Common Names: arctic root, golden root, rose root, king’s crown
Latin Names: Rhodiola rosea
- Rhodiola grows in cold, mountainous regions of Europe, Asia, and high altitudes in the Arctic.
- Historically, people in northern regions have used rhodiola for anxiety, fatigue, anemia, impotence, infections, headache, and depression related to stress. People also have used it to increase physical endurance, work performance, longevity, and improve resistance to high-altitude sickness.
- Today, people use rhodiola as a dietary supplement to increase energy, stamina, and strength, to improve attention and memory, and to enhance the ability to cope with stress.
- Rhodiola root extracts are also available in capsule or tablet form.
How Much Do We Know?
- There have been some studies of rhodiola in people; however, the quality of research is limited so firm conclusions about its effectiveness can’t be made.
What Have We Learned?
- Two review articles—published in 2011 and 2012—looked at 15 studies that tested rhodiola on physical and mental performance in 575 people. Both reviews found evidence that rhodiola may enhance physical performance and ease mental fatigue, but emphasized that the limited quantity and quality of available evidence did not allow firm conclusions to be made.
- A small, NCCIH-supported study tested rhodiola against the drug sertraline and a placebo in people with mild-to-moderate major depressive disorder. The 2015 study results showed all were similarly effective in reducing depressive symptoms, but people who took rhodiola had fewer side effects than those who took sertraline. However rhodiola’s effectiveness and safety for depression need testing in larger, more powerful studies.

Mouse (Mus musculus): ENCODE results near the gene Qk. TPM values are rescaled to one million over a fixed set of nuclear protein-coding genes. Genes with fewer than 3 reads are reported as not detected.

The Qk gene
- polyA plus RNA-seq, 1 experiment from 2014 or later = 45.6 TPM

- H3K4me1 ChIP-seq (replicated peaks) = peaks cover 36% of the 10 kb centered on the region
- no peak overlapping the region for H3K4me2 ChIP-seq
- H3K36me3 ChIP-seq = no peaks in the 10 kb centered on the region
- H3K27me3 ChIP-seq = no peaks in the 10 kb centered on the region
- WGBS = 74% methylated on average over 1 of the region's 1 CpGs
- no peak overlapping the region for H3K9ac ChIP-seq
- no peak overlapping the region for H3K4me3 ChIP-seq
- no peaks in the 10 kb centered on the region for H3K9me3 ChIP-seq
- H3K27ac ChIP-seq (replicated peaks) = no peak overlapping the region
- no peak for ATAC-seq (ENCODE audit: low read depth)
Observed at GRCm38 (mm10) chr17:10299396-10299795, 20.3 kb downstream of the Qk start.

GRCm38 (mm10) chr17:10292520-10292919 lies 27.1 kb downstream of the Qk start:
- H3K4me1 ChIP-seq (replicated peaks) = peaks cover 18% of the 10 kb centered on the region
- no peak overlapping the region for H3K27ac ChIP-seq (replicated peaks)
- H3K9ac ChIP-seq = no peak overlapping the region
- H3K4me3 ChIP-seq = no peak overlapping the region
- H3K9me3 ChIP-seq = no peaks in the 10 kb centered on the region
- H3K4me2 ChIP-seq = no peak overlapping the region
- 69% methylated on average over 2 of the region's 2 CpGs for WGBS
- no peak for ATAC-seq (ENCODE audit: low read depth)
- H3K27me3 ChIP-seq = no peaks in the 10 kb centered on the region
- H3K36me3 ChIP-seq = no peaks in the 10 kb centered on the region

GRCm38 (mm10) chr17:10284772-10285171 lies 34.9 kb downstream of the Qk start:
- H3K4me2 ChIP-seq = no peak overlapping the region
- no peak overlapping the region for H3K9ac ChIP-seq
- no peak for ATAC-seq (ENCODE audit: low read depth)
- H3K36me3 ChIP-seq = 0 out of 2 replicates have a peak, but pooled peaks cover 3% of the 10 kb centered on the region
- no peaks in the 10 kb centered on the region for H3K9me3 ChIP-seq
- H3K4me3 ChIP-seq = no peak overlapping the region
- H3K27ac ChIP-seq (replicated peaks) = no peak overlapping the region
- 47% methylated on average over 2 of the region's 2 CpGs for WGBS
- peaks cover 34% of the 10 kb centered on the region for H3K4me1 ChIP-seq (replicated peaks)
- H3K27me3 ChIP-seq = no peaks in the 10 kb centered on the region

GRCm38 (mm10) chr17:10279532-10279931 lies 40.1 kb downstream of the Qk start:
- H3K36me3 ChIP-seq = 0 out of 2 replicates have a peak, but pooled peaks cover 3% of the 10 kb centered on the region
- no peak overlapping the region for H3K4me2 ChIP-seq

What Do We Know About Safety?
- When taken orally (by mouth), rhodiola may cause dizziness and dry mouth.
Keep in Mind
- Tell all your health care providers about any complementary or integrative health approaches you use. Give them a full picture of what you do to manage your health. This will help ensure coordinated and safe care.
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- Bystritsky A, Kerwin L, Feusner JD. A pilot study of Rhodiola rosea (Rhodax) for generalized anxiety disorder (GAD). Journal of Alternative and Complementary Medicine. 2008;14(2):175-180.
- Hung SK, Perry R, Ernst E. The effectiveness and efficacy of Rhodiola rosea L.: a systematic review of randomized clinical trials. Phytomedicine. 2011;18(4):235-244.
- Ishaque S, Shamseer L, Bukutu C, et al. Rhodiola rosea for physical and mental fatigue: a systematic review. BMC Complementary and Alternative Medicine. 2012;12:70.
- Mao JJ, Xie SX, Zee J, et al. Rhodia rosea versus sertraline for major depressive disorder: a randomized placebo-controlled trial. Phytomedicine. 2015;22(3):394-399.
- Olsson EM, von Schéele B, Panossian AG. A randomised, double-blind, placebo-controlled, parallel-group study of the standardised extract SHR-5 of the roots of Rhodiola rosea in the treatment of subjects with stress-related fatigue. Planta Medica. 2009;75(2):105-112.
- Rhodiola. Natural Medicines Web site. Accessed at naturalmedicines.therapeuticresearch.com/ on March 31, 2015. [Database subscription].
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